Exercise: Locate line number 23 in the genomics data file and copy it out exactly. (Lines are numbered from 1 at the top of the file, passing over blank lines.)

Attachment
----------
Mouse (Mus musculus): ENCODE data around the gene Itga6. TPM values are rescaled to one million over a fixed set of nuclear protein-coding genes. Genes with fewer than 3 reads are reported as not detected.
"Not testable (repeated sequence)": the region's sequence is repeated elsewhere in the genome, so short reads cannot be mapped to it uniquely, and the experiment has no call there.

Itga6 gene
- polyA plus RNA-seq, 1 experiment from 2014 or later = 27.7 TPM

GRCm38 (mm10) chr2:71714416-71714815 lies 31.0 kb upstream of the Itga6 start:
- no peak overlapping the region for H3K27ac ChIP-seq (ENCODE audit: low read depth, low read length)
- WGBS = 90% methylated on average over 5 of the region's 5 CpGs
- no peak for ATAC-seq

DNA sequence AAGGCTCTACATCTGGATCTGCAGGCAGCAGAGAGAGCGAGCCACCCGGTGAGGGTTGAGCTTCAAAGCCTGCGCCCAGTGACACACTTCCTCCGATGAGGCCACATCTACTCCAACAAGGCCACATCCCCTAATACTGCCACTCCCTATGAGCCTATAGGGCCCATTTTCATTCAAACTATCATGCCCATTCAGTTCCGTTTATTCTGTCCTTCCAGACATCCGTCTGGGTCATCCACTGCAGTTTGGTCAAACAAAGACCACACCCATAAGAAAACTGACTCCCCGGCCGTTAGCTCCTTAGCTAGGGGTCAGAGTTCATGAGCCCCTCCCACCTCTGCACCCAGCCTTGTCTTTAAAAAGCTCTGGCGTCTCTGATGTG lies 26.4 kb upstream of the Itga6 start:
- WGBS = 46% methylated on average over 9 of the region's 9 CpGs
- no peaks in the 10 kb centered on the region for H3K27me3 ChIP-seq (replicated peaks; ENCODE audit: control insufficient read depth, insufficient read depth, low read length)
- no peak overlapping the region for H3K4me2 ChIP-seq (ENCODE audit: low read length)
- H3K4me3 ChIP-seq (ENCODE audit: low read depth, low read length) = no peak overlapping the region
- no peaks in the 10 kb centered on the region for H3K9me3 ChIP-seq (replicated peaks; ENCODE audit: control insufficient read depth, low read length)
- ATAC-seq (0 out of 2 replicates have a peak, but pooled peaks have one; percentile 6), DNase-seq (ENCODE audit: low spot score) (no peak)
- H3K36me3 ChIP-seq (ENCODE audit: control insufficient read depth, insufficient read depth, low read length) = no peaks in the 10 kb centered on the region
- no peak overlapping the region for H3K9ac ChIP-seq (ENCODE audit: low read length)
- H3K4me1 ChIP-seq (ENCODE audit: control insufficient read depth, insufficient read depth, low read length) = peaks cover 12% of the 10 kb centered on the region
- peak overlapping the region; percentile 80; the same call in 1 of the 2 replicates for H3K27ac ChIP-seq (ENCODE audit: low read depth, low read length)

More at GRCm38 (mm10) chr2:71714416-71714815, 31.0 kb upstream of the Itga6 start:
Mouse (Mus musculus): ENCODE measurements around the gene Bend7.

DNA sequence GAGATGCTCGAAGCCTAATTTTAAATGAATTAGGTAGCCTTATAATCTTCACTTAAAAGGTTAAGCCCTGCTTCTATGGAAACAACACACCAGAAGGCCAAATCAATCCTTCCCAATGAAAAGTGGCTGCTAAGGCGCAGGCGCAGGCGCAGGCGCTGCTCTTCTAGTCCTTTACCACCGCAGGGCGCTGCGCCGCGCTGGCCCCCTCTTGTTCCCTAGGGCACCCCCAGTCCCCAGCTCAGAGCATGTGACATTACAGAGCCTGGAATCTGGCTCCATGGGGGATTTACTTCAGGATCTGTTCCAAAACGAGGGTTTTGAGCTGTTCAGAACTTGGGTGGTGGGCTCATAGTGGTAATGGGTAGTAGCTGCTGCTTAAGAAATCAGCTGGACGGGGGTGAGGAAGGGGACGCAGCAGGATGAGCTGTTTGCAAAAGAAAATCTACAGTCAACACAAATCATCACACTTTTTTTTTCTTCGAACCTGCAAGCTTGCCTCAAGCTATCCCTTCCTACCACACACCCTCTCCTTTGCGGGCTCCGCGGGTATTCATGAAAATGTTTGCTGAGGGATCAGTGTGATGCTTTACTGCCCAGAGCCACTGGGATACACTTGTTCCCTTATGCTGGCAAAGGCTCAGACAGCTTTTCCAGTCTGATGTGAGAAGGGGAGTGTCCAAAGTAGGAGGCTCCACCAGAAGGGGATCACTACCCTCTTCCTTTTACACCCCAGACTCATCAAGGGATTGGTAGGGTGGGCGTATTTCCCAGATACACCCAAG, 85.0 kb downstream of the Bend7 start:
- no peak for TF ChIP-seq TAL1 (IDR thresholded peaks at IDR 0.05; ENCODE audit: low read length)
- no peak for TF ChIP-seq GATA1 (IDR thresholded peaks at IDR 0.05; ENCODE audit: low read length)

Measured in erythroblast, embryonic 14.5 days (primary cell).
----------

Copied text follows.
- no peak for TF ChIP-seq TAL1 (IDR thresholded peaks at IDR 0.05; ENCODE audit: low read length)